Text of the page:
The Okanagan Fall Wine Festival, the largest event of its kind in North America, spans 150 events and 10 days, so its role in the economic study is significant in BC wine tourism. The Okanagan Valley is the cradle for British Columbia wine industry, which has grown to 217 wineries and 9,800 acres of vineyard.

Eric von Krosigk, winemaker at Summerhill Pyramid Winery in Kelowna and chairman of the OWFS said, “This study is welcome news and underscores the belief that wine tourism is a terrific economic driver. And what better time to announce these results than at the start of the 33rd Fall Okanagan Wine  Festival.”

Glenn Mandziuk, CEO of the Thompson Okanagan Tourism Association, said, “The wine sector has become a critical component of the tourism experience in the Thompson Okanagan region and as major advancements have been made in the industry we’re really seeing the Valley as world class in offering exceptional culinary and wine experiences at the cellar door.”

An estimated 800,000 wine tourists visit the province each year, and $4 million taxes are generated by those tourists, the report said. The gross domestic product attributed to wine tourism is $69 million, while the direct annual economic impact is $87 million and the indirect impact is $52 million.

Destinations focused on wineries in Kelowna, West Kelowna and Penticton, according to the report, which would seem to indicate opportunities for growth along the Golden Mile of Oliver and near the lake resort town of Osoyoos – just the border from Oroville, Wash.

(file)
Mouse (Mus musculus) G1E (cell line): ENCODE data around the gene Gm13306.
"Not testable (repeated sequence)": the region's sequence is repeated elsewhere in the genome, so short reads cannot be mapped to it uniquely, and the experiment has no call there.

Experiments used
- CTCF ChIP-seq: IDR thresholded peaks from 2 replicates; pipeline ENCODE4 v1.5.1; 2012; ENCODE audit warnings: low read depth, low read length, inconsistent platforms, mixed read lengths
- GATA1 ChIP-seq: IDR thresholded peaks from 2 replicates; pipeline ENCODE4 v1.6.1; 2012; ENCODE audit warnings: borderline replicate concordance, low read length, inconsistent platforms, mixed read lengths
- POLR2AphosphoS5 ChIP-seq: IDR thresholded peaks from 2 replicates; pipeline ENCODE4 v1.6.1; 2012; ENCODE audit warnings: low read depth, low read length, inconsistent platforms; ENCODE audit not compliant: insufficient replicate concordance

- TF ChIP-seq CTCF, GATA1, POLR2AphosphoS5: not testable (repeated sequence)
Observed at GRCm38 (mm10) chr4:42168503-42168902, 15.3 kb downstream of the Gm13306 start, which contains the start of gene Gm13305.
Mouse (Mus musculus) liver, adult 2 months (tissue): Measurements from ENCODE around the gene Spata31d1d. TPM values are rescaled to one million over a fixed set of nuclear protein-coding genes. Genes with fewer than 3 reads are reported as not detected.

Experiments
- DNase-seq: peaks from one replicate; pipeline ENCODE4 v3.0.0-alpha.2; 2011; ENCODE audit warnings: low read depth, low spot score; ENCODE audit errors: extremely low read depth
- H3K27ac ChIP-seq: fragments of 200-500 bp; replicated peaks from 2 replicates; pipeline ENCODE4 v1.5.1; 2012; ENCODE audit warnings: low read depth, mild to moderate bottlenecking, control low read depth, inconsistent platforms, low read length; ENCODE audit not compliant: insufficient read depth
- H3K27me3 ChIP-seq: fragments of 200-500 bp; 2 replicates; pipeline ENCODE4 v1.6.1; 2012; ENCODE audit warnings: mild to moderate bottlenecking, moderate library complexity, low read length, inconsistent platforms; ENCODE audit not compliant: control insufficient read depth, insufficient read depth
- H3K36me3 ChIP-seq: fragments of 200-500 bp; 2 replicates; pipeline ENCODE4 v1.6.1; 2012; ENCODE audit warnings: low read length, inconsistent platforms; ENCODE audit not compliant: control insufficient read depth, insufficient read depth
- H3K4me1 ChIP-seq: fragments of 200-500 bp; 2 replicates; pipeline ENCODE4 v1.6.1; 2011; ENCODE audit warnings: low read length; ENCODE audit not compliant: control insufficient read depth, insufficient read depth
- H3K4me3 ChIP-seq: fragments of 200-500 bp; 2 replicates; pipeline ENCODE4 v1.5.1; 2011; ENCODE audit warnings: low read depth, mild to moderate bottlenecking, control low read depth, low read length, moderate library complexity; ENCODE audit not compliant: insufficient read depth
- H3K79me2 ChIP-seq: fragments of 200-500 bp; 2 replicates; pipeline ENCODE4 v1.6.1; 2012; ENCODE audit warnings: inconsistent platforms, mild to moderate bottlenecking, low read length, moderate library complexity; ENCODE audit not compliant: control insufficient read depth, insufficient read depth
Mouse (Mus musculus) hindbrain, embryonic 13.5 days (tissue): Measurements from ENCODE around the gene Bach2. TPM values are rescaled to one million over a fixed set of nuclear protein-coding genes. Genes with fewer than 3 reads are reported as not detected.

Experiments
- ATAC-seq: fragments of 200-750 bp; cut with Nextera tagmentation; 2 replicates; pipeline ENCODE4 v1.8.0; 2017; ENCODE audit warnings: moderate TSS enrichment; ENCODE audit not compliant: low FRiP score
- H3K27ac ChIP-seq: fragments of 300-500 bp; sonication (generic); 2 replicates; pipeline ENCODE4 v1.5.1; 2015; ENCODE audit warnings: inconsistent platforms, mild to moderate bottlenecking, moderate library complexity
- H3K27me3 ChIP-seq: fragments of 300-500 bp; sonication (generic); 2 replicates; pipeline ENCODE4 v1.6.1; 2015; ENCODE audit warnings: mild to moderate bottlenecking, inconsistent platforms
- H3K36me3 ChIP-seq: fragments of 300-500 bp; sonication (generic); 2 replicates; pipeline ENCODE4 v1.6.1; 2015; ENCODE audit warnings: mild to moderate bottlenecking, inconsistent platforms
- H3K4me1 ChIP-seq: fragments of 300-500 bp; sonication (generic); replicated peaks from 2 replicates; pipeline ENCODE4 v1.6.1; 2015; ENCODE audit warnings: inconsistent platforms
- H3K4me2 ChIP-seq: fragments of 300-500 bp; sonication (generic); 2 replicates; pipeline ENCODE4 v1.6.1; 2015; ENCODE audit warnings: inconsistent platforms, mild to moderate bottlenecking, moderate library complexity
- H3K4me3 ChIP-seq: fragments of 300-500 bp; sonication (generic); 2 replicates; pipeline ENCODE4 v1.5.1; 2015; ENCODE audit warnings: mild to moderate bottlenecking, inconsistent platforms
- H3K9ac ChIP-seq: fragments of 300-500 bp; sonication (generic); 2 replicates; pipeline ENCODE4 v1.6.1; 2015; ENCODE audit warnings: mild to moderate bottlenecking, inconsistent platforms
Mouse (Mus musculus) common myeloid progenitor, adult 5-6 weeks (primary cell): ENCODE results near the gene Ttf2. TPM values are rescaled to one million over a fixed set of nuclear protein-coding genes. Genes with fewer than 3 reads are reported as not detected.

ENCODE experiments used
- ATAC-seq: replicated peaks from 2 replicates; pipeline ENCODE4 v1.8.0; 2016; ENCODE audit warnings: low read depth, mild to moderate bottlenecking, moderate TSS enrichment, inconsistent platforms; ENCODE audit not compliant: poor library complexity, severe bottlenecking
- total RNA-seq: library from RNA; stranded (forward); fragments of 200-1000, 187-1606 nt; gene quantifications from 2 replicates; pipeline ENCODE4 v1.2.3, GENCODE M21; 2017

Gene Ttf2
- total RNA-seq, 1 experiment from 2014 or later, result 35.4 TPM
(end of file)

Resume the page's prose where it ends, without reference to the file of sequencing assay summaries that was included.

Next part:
Festivities for the Okanagan Fall Wine Festival kicks off Thursday in Kelowna with the annual BC Wine Awards Reception, which features top wines from the BC Wine Awards competition at the Manteo Resort. Events include intimate dinners at individual wineries and conclude Oct. 11-12 with the WestJet Wine Tastings, which sold out earlier than ever this year.

Harry McWatters, founder of Sumac Ridge Estate Winery in Summerland, is credited with creating the Okanagan Fall Wine Festival after attending the Tri-Cities Wine Festival in Richland, Wash., which began in 1979.

“The fall season, with its warm days and cool nights is an ideal time to visit the Okanagan with the grape harvest well underway and something for everyone from the wine enthusiast to the newbie,” von Krosigk said. “Our events range from large consumer tastings to intimate wine and food gatherings, but they all have one common theme – authenticity and interaction. You get to meet the characters behind the wine and experience wine country the way it’s meant to be enjoyed in a fun and social atmosphere.”

About Eric Degerman

Eric Degerman is the President and CEO of Great Northwest Wine. He is a journalist with more than 30 years of daily newspaper experience and has been writing about wine since 1998. He co-founded Wine Press Northwest magazine with Andy Perdue and served as its managing editor for a decade. He is a frequent wine judge at international wine competitions throughout North America and orchestrates 10 Northwest competitions each year.